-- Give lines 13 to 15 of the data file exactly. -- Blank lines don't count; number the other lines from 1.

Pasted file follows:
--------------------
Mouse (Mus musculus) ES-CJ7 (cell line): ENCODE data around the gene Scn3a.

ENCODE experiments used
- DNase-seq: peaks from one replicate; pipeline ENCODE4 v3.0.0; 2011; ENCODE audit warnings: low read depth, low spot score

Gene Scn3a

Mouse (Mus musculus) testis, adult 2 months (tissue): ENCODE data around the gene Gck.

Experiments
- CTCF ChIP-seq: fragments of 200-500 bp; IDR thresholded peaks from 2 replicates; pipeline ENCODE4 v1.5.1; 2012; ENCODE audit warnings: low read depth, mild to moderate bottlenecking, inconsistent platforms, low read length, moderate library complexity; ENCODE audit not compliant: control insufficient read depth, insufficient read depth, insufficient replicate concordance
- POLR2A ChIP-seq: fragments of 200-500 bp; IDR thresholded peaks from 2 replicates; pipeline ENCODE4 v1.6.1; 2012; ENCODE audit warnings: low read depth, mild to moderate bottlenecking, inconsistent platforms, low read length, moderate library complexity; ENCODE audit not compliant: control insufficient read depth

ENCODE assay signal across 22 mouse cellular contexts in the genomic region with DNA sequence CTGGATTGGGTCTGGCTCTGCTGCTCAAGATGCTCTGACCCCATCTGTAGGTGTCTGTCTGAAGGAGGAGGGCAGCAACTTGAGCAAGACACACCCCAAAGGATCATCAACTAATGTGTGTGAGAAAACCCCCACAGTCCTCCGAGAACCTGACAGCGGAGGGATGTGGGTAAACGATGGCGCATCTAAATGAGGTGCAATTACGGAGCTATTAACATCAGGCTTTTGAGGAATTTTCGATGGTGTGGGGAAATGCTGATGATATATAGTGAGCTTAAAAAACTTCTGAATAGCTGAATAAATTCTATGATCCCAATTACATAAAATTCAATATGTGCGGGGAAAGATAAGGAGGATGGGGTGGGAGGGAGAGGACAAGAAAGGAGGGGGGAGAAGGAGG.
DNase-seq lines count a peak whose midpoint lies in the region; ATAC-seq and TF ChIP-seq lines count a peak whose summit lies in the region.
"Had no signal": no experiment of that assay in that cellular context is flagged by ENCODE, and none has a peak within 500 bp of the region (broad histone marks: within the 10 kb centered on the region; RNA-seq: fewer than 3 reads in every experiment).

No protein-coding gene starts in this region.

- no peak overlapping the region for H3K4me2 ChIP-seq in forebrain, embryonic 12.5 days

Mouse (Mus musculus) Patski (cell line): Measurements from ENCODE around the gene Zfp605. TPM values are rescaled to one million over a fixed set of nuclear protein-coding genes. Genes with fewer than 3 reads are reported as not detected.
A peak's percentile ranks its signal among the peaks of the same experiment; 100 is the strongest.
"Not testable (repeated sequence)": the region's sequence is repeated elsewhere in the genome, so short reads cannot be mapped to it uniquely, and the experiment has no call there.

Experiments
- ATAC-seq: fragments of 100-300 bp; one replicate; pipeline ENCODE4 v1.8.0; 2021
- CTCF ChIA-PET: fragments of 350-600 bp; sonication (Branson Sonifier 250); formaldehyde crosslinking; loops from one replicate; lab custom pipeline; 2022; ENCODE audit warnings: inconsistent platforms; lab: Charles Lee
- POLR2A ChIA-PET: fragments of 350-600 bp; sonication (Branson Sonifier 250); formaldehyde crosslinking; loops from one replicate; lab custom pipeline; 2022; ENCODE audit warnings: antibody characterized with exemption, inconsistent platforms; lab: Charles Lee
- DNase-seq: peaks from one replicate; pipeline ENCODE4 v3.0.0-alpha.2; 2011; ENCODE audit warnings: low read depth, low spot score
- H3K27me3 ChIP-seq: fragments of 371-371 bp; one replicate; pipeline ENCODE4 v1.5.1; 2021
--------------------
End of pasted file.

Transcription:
- no peak overlapping the region for H3K4me2 ChIP-seq in forebrain, embryonic 12.5 days

Mouse (Mus musculus) Patski (cell line): Measurements from ENCODE around the gene Zfp605. TPM values are rescaled to one million over a fixed set of nuclear protein-coding genes. Genes with fewer than 3 reads are reported as not detected.
A peak's percentile ranks its signal among the peaks of the same experiment; 100 is the strongest.